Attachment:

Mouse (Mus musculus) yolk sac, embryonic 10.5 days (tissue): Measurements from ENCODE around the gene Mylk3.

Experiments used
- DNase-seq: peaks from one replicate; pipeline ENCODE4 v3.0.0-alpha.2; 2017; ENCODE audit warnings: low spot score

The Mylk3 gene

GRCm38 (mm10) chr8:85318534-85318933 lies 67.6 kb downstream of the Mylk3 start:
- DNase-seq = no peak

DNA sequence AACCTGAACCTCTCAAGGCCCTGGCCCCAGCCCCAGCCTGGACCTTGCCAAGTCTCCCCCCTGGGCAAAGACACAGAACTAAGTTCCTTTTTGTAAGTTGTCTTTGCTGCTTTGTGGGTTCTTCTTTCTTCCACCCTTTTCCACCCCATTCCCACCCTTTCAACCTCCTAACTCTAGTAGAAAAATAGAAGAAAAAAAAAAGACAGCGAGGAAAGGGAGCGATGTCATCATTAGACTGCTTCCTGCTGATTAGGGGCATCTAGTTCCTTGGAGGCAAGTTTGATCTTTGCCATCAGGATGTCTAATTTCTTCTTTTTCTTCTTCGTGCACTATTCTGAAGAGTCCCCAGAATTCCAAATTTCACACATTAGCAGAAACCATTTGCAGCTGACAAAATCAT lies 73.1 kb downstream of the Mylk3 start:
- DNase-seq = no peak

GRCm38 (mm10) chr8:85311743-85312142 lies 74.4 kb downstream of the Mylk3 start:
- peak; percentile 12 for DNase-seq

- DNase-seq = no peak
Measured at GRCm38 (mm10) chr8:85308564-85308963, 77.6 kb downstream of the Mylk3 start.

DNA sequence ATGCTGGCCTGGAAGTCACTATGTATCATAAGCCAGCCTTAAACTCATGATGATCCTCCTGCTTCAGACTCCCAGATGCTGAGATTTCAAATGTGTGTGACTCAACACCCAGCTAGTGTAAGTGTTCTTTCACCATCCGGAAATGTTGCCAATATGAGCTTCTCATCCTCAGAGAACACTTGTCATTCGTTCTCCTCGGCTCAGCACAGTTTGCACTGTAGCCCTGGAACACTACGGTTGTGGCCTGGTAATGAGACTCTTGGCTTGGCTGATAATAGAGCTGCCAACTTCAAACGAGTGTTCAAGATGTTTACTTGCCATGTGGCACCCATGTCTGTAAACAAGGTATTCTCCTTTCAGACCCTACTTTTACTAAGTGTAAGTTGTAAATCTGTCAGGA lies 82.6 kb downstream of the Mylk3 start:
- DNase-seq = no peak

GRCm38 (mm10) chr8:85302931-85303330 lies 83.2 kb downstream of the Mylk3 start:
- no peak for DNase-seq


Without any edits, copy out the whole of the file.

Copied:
Mouse (Mus musculus) yolk sac, embryonic 10.5 days (tissue): Measurements from ENCODE around the gene Mylk3.

Experiments used
- DNase-seq: peaks from one replicate; pipeline ENCODE4 v3.0.0-alpha.2; 2017; ENCODE audit warnings: low spot score

The Mylk3 gene

GRCm38 (mm10) chr8:85318534-85318933 lies 67.6 kb downstream of the Mylk3 start:
- DNase-seq = no peak

DNA sequence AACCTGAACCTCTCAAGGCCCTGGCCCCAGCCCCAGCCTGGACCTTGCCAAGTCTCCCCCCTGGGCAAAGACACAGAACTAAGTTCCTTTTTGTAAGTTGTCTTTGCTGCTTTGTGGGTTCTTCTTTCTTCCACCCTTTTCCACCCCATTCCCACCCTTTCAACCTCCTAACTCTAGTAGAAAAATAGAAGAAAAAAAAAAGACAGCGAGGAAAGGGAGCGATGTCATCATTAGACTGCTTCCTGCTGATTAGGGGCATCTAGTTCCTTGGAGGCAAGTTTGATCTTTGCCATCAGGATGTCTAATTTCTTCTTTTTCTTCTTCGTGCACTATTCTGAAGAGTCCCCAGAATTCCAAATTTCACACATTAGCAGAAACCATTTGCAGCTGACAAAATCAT lies 73.1 kb downstream of the Mylk3 start:
- DNase-seq = no peak

GRCm38 (mm10) chr8:85311743-85312142 lies 74.4 kb downstream of the Mylk3 start:
- peak; percentile 12 for DNase-seq

- DNase-seq = no peak
Measured at GRCm38 (mm10) chr8:85308564-85308963, 77.6 kb downstream of the Mylk3 start.

DNA sequence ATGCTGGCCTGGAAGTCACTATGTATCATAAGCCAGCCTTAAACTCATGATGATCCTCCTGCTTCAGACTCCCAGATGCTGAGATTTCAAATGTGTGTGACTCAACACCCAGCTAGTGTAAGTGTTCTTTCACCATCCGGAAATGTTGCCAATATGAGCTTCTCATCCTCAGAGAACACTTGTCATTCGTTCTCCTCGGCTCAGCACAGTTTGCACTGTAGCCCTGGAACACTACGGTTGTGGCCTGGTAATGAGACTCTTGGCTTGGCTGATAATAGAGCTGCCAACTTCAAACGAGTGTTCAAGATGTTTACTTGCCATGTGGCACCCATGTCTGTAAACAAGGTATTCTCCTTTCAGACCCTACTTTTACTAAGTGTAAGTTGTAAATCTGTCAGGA lies 82.6 kb downstream of the Mylk3 start:
- DNase-seq = no peak

GRCm38 (mm10) chr8:85302931-85303330 lies 83.2 kb downstream of the Mylk3 start:
- no peak for DNase-seq